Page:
R. Todd Bennett, P.C.
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'It wasn't mine' drug defense: Does it ever work?

If you get arrested here in Harris County on drug possession charges, you're in legal hot water. The state of Texas is tough on crime, and that includes drug possession.

But what is a viable defense strategy for a drug arrest? The strategy that you choose depends upon the circumstances of your arrest to a great degree. For instance, let's examine the "it wasn't mine" defense.

They're not my drugs

As one can imagine, the cops and the courts have heard this one all too frequently. Still, that doesn't preclude it being a credible defense strategy in some cases.

Consider the following hypothetical scenario:

You and a group of friends are on your way to a concert at the Toyota Center when your friend behind the wheel does a "rolling stop" at an intersection and those blue lights start flashing behind you.

When the police officer pulls you over, he asks where you are headed. After the driver explains that you're on your way to see Journey and Def Leppard, the policeman narrows his eyes. Not content with just issuing a stop sign violation, he asks to search the car, suspecting drugs.

Your nervous friend — knowing that no one in the car is a drug user — surrenders his constitutional rights and consents to the search.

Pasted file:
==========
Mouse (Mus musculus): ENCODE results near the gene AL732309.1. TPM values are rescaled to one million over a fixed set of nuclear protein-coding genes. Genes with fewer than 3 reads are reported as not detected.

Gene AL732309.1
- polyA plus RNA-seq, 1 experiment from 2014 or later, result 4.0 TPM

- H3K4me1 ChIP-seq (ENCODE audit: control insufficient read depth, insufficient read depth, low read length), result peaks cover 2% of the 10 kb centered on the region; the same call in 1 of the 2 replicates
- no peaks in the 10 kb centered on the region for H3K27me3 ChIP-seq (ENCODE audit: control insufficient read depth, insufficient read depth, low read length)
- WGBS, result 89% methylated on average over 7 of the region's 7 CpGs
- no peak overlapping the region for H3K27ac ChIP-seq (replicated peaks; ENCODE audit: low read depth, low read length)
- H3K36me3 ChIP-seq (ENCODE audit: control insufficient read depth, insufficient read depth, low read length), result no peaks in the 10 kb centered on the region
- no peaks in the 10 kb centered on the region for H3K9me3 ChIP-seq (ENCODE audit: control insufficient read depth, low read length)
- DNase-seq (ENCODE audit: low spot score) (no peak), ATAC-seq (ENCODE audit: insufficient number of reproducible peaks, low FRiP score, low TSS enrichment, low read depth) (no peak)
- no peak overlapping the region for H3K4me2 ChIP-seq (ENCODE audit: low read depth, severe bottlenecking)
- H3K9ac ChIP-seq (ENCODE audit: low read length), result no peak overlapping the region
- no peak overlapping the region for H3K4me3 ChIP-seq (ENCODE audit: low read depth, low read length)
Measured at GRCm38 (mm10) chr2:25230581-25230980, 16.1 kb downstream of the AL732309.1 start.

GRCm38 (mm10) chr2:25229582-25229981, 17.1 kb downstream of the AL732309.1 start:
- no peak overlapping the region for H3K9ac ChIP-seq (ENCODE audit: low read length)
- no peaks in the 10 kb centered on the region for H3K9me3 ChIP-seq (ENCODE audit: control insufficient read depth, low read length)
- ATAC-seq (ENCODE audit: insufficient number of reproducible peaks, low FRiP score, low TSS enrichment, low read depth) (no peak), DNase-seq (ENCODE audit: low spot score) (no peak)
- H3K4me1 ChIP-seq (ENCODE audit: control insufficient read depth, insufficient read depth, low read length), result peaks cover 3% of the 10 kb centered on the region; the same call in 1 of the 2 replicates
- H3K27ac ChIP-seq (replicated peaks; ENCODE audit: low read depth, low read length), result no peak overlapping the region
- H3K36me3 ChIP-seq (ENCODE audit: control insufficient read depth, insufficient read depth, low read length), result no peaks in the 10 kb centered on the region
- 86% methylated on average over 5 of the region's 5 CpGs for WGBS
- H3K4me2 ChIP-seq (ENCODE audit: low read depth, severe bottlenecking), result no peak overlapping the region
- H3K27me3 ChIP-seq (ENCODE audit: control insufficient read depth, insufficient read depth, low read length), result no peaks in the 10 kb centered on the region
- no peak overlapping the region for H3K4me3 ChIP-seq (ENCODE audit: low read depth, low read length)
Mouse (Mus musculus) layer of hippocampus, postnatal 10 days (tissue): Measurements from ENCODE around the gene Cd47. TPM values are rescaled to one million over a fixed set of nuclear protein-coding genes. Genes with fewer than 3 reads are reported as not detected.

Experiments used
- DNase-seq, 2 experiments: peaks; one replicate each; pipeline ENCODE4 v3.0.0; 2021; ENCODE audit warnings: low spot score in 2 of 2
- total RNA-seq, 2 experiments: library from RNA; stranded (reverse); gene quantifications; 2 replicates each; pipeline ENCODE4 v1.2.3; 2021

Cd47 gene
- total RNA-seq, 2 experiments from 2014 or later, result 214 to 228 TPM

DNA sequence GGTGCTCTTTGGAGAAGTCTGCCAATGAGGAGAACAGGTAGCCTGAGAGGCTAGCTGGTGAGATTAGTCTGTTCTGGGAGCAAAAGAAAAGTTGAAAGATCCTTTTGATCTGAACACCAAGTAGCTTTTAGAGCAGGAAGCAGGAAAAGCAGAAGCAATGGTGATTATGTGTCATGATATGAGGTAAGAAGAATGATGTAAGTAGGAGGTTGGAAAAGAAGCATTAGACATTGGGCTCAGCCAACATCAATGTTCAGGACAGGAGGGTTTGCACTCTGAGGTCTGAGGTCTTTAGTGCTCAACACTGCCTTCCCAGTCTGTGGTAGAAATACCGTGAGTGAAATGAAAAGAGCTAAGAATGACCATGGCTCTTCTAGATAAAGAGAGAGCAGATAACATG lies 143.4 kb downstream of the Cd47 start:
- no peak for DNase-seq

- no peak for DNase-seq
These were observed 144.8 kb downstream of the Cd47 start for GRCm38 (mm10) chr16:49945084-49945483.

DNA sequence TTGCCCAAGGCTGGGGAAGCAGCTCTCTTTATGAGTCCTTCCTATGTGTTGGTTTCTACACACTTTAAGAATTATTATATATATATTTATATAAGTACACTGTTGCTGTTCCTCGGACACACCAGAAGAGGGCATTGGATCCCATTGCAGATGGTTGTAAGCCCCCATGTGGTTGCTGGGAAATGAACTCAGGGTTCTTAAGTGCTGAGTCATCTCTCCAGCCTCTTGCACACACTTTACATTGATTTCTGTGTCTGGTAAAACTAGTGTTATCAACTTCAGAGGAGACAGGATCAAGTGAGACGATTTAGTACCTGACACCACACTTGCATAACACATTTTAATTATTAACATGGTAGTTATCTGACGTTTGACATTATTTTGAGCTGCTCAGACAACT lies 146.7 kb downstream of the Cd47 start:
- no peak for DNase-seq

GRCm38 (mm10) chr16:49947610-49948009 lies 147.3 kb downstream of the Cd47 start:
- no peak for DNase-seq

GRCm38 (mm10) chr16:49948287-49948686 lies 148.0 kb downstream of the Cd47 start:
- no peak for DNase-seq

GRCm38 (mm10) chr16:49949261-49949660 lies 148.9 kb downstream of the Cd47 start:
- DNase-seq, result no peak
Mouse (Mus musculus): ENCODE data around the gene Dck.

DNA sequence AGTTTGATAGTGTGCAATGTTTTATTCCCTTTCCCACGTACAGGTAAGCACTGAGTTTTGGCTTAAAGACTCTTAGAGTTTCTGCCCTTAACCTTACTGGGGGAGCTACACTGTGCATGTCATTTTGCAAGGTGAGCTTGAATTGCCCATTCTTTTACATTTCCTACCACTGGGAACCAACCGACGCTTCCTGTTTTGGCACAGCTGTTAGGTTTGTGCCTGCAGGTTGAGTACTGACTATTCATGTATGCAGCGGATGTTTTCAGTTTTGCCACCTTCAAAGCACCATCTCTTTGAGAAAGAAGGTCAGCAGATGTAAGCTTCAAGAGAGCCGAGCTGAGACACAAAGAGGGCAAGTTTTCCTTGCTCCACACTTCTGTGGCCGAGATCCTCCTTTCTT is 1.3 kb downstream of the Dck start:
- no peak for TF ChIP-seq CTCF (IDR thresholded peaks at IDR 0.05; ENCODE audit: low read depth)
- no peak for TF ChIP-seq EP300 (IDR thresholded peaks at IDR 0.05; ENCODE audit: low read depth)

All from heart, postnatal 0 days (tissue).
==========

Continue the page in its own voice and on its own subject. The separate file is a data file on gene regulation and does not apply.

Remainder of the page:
Lo and behold, when the officer reaches his arm under the seat you just vacated, he pulls out a small baggie of white powder. Somebody's going to jail.

They might not really be your drugs

It may look really bad at that point. But let's take a step back and review some information of which the officer is not immediately aware.

It turns out that your buddy moonlights as an Uber driver. The night before the concert, he had six pick-ups at areas all around Houston. With more than a half-dozen strangers in and out of the vehicle within the past 24 hours, suddenly the "it's not mine" defense strategy is making a lot of sense.

Burden of proof is on the prosecution

While the prosecutor still has to prove the state's case, you also should present records that substantiate your testimony that the drugs are not yours. That might include ride logs from Uber, as well as other documentation.

The bottom line with a drug possession defense strategy is that it should be plausible and sufficient to inject doubt into the prosecution's case.

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